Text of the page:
Like many others out there, I was left scrambling for a new reader when Google abandoned theirs. The new reader not only needed to provide the content that I followed, but be allowed by my school’s web filtering. After trying out several different options I settled on the one that wasn’t blocked and seemed to work – ighome. This reader worked fairly well for most of the sites I followed…until the last couple months of school, when the entire “Blog” category was blocked. I tried some different tactics, like using Outlook’s RSS option. This allowed the notifications for new content but still blocked the articles. I found the article RSS: The next killer app for education by Mary Harrsch had two great suggestions that are directly applicable.
The first was the suggestion that using a reader would be useful for administrator’s to keep up with the updates for each school site. This may help the “powers that be” in my district understand the value of unblocking the blog category and filter for content. The second thing that caught my attention was using a scraping utility to create your own unique feed, even if the content doesn’t have a reader option. A Google search for “RSS feed scraping utility” provided several current solutions. I like the notion of being able to create and customize what is usable to me, not the masses.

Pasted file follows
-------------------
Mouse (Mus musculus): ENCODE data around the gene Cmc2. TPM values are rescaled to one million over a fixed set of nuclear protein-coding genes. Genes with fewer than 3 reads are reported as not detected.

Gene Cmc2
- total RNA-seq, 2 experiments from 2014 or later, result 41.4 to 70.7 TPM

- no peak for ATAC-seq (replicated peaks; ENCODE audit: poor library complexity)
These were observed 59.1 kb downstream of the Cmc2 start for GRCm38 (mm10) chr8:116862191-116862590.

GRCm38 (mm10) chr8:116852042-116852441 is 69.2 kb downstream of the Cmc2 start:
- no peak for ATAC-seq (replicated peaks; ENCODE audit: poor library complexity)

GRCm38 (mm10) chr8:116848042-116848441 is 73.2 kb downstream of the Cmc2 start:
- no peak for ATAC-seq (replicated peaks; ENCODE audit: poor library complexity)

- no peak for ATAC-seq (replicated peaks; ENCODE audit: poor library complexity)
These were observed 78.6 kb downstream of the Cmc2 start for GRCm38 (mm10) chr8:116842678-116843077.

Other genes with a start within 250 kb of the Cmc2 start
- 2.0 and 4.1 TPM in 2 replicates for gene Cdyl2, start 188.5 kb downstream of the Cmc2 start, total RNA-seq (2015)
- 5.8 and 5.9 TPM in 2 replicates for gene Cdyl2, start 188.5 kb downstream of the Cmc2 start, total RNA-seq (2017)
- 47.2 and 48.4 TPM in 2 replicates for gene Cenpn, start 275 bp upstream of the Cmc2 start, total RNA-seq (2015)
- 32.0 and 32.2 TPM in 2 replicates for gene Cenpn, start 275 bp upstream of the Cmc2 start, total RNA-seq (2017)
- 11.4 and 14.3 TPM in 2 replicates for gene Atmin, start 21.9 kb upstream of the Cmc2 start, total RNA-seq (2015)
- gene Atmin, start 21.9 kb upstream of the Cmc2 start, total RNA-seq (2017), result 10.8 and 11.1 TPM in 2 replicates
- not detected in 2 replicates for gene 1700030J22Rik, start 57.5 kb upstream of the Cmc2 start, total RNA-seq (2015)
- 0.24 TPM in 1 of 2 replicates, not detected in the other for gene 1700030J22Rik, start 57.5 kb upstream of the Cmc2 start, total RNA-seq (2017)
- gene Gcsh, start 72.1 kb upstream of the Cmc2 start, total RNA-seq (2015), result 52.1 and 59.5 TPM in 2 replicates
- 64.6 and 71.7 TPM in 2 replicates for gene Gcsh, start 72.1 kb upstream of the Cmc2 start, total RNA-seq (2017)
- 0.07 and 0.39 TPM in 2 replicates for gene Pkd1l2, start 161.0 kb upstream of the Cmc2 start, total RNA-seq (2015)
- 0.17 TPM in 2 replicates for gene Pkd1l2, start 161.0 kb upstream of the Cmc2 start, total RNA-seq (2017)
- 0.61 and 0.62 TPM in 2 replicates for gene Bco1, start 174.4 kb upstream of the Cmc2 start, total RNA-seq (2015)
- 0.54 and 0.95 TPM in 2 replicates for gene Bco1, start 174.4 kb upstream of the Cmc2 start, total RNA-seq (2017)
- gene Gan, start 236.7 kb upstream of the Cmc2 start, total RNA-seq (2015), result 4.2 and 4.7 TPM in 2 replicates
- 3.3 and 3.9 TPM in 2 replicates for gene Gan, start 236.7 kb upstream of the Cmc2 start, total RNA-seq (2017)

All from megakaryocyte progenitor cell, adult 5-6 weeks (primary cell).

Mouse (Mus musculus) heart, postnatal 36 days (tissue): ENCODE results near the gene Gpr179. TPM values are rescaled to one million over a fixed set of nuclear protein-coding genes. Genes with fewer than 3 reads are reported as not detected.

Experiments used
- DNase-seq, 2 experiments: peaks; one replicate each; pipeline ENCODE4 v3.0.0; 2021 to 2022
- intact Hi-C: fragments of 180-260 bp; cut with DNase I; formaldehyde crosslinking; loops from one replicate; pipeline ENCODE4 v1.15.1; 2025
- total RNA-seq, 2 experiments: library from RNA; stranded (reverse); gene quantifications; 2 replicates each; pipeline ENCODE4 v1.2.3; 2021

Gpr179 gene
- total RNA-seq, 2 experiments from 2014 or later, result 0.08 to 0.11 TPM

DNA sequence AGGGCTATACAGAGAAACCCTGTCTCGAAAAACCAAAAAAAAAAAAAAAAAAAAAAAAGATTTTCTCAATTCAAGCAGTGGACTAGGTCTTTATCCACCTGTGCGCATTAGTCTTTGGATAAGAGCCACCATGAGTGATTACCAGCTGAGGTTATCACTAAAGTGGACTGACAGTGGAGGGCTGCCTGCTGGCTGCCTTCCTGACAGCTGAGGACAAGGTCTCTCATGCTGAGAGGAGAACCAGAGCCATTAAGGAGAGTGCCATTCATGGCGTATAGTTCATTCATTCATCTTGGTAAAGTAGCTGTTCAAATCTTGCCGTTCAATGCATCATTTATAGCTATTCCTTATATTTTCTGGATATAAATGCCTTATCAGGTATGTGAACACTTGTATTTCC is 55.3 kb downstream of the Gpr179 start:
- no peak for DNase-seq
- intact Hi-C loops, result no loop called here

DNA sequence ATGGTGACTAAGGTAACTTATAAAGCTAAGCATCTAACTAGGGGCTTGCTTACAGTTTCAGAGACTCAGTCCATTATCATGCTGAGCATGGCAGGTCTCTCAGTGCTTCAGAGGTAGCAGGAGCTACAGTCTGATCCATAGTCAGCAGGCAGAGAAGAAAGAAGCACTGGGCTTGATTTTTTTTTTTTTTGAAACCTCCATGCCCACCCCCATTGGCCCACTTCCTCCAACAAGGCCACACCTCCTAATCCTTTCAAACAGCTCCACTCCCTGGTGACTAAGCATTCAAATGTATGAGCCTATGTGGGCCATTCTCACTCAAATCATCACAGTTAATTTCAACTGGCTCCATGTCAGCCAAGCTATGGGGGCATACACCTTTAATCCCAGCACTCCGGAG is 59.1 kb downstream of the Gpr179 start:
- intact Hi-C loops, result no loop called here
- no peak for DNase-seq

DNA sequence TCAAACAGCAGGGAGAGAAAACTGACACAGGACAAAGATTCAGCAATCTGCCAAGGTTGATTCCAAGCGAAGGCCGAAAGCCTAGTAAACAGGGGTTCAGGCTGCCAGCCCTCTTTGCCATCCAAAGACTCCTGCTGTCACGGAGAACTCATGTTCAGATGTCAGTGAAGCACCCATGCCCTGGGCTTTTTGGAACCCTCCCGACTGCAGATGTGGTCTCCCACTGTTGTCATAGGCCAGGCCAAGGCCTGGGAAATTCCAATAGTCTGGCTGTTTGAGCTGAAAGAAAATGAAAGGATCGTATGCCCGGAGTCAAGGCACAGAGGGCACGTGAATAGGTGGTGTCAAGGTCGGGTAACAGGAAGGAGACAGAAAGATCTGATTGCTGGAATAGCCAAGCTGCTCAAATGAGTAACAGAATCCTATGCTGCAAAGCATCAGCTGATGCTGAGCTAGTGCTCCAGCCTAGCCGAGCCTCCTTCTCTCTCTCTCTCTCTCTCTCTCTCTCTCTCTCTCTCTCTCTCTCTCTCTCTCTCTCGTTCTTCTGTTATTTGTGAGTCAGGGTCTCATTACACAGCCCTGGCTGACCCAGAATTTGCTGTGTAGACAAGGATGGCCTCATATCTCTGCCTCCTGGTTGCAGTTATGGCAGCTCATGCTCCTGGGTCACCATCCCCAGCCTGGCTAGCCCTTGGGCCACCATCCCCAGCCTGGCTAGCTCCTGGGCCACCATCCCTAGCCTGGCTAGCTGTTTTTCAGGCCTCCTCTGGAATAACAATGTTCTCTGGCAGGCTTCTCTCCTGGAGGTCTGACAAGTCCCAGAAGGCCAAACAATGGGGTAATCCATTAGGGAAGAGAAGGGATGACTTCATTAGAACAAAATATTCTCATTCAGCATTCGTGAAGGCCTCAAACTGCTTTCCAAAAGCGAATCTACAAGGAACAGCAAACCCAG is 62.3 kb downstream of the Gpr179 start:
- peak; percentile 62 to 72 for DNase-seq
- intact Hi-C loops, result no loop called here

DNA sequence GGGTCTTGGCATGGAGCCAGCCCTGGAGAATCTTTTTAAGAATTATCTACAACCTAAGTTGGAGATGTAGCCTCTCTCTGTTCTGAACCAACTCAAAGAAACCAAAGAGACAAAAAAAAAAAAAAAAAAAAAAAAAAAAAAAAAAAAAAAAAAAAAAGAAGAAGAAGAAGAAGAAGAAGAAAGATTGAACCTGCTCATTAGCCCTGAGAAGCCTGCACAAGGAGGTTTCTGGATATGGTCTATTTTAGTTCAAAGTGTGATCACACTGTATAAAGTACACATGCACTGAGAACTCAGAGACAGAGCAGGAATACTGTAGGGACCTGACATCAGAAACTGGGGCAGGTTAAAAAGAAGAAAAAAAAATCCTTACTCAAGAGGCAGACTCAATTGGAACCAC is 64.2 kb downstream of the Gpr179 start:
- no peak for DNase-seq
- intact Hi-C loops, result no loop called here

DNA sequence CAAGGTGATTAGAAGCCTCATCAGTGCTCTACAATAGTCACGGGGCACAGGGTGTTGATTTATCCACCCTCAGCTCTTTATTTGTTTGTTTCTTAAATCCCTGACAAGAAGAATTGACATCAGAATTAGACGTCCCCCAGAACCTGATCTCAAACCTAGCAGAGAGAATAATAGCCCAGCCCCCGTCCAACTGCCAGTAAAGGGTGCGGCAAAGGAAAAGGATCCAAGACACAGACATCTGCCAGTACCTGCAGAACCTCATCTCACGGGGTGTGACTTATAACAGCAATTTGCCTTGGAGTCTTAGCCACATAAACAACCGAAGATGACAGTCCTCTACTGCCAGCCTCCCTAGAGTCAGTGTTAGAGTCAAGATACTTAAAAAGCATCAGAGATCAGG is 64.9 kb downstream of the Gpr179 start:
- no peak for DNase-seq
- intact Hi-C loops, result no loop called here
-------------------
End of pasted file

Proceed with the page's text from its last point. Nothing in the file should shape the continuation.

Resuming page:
Next, were the two Digital Native readings that were rather timely, since I recently had a “discussion” about what a digital native is. I read Prensky’s article first and was thinking one of us needed a reality check! One of us was way off base, because he certainly hadn’t met many of my students. While I have noticed a change in students over the past twenty some years, I could not bring myself to agree with him. Then, I read the article Digital Nativism: Digital Delusions and Digital Deprivation by McKenzie and my world was back on its axis. It was good to know I wasn’t the only one who had problems with Prensky’s article. McKenzie pointed out the inaccuracies of the Digital Nativism article by citing different studies and then related the overstatements to the digital divide and the impact of digital deprivation.
McKenzie, J. (2007). Digital nativism: Digital delusions and digital deprivation. From Now On, 17(2). Retrieved from http://fno.org/nov07/nativism.html
Prensky, M. (2001). Digital natives, digital immigrants – Part II: Do they really think differently? On the Horizon, 9(6). Retrieved from http://www.marcprensky.com/writing/Prensky%20-%20Digital%20Natives,%20Digital%20Immigrants%20-%20Part1.pdf